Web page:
‘Let’s Be Frank’ Gave Trisha Yearwood a Sense of Freedom
Trisha Yearwood has a special way of honoring the past, like how she transformed the studio of renowned Nashville photographer Jim McGuire into her own creative space. With captivating photographs of the likes of Johnny Cash and the historic Ryman Auditorium lining the walls, it’s clear that Yearwood has persevered a hidden gem of Nashville’s history. She boasts this same reverence on Let's Be Frank, interpreting 11 standards originally recorded by Frank Sinatra.
"In researching Frank, I read that he really studied the lyrics. He would sit with the lyrics and read them as a story or a poem, and really figure out, 'how do I want to tell this story,'" Yearwood shares with Taste of Country.
She used this technique when recording Let's Be Frank, a longtime dream come to fruition, as she's included these classic songs in her live show for 20 years and harbored a sentimental connection to them for even longer. The project allowed Yearwood to flourish, whether embracing swing music on "Witchcraft" and "Come Fly With Me" or experiencing a revelation upon finding an audio recording of Judy Garland singing an unknown verse of "Somewhere Over the Rainbow."
“That's such a hopeful song, but it starts off with a verse of when everything feels like it's just wrong, this is what you can do," she says, having using the original melody and lyrics in her rendition. "It really sets it up in a whole different way.”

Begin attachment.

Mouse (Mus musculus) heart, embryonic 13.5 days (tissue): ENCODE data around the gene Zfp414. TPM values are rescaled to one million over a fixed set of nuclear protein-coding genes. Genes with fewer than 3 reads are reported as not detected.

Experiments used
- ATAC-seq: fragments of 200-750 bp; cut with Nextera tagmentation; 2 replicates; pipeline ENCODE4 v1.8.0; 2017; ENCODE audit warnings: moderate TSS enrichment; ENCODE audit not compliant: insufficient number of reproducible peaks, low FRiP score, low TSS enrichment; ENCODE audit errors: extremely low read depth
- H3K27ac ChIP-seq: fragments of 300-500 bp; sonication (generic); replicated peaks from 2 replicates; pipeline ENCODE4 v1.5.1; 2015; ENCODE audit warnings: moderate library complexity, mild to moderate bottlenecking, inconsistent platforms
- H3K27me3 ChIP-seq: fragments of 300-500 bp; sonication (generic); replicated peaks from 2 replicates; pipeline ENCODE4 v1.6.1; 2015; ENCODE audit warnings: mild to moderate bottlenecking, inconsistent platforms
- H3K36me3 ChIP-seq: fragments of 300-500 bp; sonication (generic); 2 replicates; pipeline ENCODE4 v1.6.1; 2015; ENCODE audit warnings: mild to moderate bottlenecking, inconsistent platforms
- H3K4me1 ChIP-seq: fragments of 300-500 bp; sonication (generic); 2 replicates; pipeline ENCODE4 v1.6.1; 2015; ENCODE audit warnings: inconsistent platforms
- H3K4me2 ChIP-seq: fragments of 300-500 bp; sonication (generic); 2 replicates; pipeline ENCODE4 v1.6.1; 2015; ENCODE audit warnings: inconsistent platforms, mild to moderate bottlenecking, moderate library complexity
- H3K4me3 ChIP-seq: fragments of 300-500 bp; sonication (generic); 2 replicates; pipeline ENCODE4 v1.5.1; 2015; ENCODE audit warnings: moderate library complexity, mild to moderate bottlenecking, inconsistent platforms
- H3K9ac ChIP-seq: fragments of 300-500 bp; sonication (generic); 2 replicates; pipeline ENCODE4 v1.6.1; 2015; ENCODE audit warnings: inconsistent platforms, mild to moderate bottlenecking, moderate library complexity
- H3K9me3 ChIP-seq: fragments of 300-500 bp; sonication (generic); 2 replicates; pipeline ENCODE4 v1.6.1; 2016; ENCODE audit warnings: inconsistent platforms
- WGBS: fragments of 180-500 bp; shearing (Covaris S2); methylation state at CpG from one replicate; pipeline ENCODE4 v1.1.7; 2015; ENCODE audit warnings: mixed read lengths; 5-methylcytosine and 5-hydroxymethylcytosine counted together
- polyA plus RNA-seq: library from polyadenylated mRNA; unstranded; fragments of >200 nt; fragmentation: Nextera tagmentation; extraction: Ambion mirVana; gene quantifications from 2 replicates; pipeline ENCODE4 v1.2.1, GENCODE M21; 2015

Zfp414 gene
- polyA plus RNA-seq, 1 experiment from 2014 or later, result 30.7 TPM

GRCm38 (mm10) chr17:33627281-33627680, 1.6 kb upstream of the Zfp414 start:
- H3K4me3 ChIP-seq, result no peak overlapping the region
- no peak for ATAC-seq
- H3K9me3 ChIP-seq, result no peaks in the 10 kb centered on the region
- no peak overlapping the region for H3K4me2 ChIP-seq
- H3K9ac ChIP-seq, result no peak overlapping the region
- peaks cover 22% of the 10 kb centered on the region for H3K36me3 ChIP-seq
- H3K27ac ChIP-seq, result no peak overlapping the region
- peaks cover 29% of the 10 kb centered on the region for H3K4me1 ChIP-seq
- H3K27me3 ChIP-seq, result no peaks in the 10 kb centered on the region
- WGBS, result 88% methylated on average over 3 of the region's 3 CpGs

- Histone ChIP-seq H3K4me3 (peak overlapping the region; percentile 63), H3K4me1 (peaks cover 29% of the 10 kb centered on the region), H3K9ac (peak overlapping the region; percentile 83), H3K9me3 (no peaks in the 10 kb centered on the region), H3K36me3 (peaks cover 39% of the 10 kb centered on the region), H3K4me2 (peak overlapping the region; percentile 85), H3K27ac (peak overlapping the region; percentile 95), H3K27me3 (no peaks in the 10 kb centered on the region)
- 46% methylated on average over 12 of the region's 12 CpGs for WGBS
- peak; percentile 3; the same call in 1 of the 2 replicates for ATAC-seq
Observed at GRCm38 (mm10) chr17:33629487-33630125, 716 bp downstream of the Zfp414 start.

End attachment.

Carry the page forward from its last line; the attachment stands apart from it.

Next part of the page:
Yearwood's admiration for Sinatra began during childhood when her mother introduced her to the standards she grew up enjoying. "My mom is really the reason I love this music," Yearwood recalls fondly, pointing to her mother’s college class ring on her hand. "I don't wear it very often, but I wore it for the recording of this record and I felt her with me."
Yearwood unabashedly admits she's not one to reveal her emotions easily. But while singing "I'll Be Seeing You," a nostalgic ballad about the memory of a loved one that lives on in places of comfort, she let herself feel the emotions of capturing her mother's spirit.
"It's the only song that I actually got emotional recording," she relates. "If you think about it in terms of someone who's not with you anymore that you see everywhere, it's beautiful. It's really about her to me."
Let's Be Frank marks the singer's first solo album release in more than a decade. She admits she didn't intend to go such a length of time without releasing an album, but other passion projects like her cooking show Trisha's Southern Kitchen and performing for audiences of thousands on the three-year World Tour with husband Garth Brooks took precedent. But creating the album has re-lit her fire for music.
"I don't know if it comes with age, but there's a freedom that comes with just remembering why you did this in the first place," she says with confidence. "We've been gone, but now we're coming back with a vengeance."
Let's Be Frank is currently on sale at Williams-Sonoma and becomes available everywhere on Feb. 15. Yearwood is also slated to release a new country record in the fall.
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